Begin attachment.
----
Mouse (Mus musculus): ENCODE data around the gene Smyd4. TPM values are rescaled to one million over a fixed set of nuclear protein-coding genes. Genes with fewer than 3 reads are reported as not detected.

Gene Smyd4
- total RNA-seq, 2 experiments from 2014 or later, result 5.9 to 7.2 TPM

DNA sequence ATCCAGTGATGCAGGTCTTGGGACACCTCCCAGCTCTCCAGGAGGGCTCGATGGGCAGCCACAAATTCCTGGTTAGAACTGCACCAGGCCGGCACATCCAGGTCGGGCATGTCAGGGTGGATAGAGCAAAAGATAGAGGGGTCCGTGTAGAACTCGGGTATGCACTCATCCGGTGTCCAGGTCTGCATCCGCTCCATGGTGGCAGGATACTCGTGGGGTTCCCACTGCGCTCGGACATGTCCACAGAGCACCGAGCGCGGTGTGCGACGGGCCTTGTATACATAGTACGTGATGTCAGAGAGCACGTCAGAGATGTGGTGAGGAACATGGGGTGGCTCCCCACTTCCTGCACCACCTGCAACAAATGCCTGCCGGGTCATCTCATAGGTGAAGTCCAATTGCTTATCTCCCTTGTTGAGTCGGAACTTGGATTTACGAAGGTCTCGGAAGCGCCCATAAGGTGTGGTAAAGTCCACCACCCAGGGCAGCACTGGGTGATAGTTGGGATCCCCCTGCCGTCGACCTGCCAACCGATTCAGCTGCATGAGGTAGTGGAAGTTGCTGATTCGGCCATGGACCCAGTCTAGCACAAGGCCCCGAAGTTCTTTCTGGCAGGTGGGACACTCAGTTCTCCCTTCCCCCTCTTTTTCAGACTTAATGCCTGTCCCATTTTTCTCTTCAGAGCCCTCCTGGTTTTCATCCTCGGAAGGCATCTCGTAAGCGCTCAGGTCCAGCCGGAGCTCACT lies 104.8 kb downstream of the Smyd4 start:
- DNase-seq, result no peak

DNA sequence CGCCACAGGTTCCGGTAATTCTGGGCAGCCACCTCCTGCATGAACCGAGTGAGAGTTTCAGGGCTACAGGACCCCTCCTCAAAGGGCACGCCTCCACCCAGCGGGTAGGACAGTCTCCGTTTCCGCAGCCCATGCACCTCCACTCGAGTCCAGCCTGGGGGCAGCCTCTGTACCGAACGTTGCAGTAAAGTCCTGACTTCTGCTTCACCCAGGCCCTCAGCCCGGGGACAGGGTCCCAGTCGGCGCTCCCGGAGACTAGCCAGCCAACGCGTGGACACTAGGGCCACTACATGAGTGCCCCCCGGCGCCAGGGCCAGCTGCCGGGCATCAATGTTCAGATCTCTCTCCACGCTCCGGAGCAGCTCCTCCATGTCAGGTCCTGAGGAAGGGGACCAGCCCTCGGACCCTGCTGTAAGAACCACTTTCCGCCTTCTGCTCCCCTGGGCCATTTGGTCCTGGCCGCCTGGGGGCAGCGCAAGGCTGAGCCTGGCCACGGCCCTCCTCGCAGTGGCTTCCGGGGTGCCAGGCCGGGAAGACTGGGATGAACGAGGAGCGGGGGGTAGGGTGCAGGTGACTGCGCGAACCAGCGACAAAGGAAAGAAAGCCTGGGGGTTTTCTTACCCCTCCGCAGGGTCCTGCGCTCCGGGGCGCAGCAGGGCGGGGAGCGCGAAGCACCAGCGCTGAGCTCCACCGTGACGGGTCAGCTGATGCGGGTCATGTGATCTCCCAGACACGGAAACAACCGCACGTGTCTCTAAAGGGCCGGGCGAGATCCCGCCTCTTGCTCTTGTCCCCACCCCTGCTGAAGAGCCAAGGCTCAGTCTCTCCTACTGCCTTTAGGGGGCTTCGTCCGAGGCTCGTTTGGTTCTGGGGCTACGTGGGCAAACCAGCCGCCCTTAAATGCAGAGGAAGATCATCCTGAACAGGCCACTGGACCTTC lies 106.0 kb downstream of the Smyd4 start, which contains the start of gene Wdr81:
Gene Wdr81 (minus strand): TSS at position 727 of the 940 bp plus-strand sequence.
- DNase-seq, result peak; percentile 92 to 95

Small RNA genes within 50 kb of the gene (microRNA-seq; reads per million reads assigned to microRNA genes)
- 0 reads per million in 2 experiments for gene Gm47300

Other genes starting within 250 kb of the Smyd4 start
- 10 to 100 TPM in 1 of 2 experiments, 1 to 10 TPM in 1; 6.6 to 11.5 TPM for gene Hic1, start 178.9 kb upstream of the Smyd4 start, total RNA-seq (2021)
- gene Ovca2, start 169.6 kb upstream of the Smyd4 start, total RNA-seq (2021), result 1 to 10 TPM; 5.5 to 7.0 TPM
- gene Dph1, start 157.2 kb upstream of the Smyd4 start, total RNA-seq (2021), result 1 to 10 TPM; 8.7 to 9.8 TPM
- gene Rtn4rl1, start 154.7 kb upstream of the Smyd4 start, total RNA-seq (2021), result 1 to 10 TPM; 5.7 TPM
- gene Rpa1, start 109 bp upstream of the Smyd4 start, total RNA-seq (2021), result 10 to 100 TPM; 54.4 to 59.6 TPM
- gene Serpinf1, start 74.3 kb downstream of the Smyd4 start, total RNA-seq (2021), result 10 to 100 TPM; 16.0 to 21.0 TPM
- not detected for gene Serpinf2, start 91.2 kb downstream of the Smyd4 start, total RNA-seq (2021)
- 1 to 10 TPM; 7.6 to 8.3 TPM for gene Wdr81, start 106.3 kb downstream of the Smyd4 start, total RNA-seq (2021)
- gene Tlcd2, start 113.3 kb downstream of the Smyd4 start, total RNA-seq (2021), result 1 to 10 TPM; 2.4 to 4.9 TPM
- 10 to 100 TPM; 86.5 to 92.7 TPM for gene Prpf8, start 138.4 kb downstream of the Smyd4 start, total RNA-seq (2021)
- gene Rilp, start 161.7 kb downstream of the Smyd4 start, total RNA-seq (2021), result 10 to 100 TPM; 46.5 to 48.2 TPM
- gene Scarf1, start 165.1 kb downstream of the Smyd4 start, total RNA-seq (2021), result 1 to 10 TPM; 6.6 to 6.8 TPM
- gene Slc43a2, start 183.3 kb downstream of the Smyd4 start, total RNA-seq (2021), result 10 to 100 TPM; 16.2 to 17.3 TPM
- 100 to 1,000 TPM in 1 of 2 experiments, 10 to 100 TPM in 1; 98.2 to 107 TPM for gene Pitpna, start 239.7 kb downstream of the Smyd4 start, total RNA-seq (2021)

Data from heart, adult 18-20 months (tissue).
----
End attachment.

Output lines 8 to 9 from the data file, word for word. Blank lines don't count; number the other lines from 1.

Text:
- DNase-seq, result peak; percentile 92 to 95

Small RNA genes within 50 kb of the gene (microRNA-seq; reads per million reads assigned to microRNA genes)